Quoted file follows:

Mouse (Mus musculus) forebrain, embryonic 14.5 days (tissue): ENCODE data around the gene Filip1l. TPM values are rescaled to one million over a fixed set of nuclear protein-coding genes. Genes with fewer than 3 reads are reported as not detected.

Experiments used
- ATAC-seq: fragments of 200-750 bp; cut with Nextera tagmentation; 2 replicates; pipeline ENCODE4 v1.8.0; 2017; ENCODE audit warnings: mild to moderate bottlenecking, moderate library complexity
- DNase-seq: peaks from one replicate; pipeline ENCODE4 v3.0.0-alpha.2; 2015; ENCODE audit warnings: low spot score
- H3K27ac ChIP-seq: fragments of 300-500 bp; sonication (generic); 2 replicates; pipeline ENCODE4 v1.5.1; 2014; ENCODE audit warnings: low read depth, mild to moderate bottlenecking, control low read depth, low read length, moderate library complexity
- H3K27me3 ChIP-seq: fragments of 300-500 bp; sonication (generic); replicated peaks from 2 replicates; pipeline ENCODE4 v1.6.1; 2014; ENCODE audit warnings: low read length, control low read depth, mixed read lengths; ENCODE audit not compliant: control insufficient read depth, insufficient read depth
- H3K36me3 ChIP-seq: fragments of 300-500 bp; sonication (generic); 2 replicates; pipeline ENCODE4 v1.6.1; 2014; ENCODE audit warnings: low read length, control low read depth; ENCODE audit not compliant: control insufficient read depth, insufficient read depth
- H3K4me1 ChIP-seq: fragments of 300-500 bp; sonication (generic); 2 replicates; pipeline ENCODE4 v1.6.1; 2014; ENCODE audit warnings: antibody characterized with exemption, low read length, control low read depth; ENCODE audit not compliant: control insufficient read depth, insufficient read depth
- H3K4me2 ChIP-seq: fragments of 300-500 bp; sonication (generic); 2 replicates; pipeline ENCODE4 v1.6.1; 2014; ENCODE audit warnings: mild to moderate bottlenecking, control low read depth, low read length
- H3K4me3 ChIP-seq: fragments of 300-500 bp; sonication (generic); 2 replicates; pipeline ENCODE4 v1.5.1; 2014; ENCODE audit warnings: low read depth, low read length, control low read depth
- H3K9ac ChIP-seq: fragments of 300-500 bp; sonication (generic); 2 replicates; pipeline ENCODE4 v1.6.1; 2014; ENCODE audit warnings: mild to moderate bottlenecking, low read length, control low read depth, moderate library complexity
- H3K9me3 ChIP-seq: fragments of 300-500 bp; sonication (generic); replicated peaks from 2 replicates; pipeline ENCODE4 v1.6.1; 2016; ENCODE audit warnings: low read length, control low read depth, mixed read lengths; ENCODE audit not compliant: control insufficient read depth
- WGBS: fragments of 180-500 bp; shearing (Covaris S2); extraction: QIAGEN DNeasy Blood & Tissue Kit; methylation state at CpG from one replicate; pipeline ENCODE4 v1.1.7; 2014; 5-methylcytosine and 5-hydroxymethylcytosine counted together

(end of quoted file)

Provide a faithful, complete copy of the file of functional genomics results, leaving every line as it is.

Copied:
Mouse (Mus musculus) forebrain, embryonic 14.5 days (tissue): ENCODE data around the gene Filip1l. TPM values are rescaled to one million over a fixed set of nuclear protein-coding genes. Genes with fewer than 3 reads are reported as not detected.

Experiments used
- ATAC-seq: fragments of 200-750 bp; cut with Nextera tagmentation; 2 replicates; pipeline ENCODE4 v1.8.0; 2017; ENCODE audit warnings: mild to moderate bottlenecking, moderate library complexity
- DNase-seq: peaks from one replicate; pipeline ENCODE4 v3.0.0-alpha.2; 2015; ENCODE audit warnings: low spot score
- H3K27ac ChIP-seq: fragments of 300-500 bp; sonication (generic); 2 replicates; pipeline ENCODE4 v1.5.1; 2014; ENCODE audit warnings: low read depth, mild to moderate bottlenecking, control low read depth, low read length, moderate library complexity
- H3K27me3 ChIP-seq: fragments of 300-500 bp; sonication (generic); replicated peaks from 2 replicates; pipeline ENCODE4 v1.6.1; 2014; ENCODE audit warnings: low read length, control low read depth, mixed read lengths; ENCODE audit not compliant: control insufficient read depth, insufficient read depth
- H3K36me3 ChIP-seq: fragments of 300-500 bp; sonication (generic); 2 replicates; pipeline ENCODE4 v1.6.1; 2014; ENCODE audit warnings: low read length, control low read depth; ENCODE audit not compliant: control insufficient read depth, insufficient read depth
- H3K4me1 ChIP-seq: fragments of 300-500 bp; sonication (generic); 2 replicates; pipeline ENCODE4 v1.6.1; 2014; ENCODE audit warnings: antibody characterized with exemption, low read length, control low read depth; ENCODE audit not compliant: control insufficient read depth, insufficient read depth
- H3K4me2 ChIP-seq: fragments of 300-500 bp; sonication (generic); 2 replicates; pipeline ENCODE4 v1.6.1; 2014; ENCODE audit warnings: mild to moderate bottlenecking, control low read depth, low read length
- H3K4me3 ChIP-seq: fragments of 300-500 bp; sonication (generic); 2 replicates; pipeline ENCODE4 v1.5.1; 2014; ENCODE audit warnings: low read depth, low read length, control low read depth
- H3K9ac ChIP-seq: fragments of 300-500 bp; sonication (generic); 2 replicates; pipeline ENCODE4 v1.6.1; 2014; ENCODE audit warnings: mild to moderate bottlenecking, low read length, control low read depth, moderate library complexity
- H3K9me3 ChIP-seq: fragments of 300-500 bp; sonication (generic); replicated peaks from 2 replicates; pipeline ENCODE4 v1.6.1; 2016; ENCODE audit warnings: low read length, control low read depth, mixed read lengths; ENCODE audit not compliant: control insufficient read depth
- WGBS: fragments of 180-500 bp; shearing (Covaris S2); extraction: QIAGEN DNeasy Blood & Tissue Kit; methylation state at CpG from one replicate; pipeline ENCODE4 v1.1.7; 2014; 5-methylcytosine and 5-hydroxymethylcytosine counted together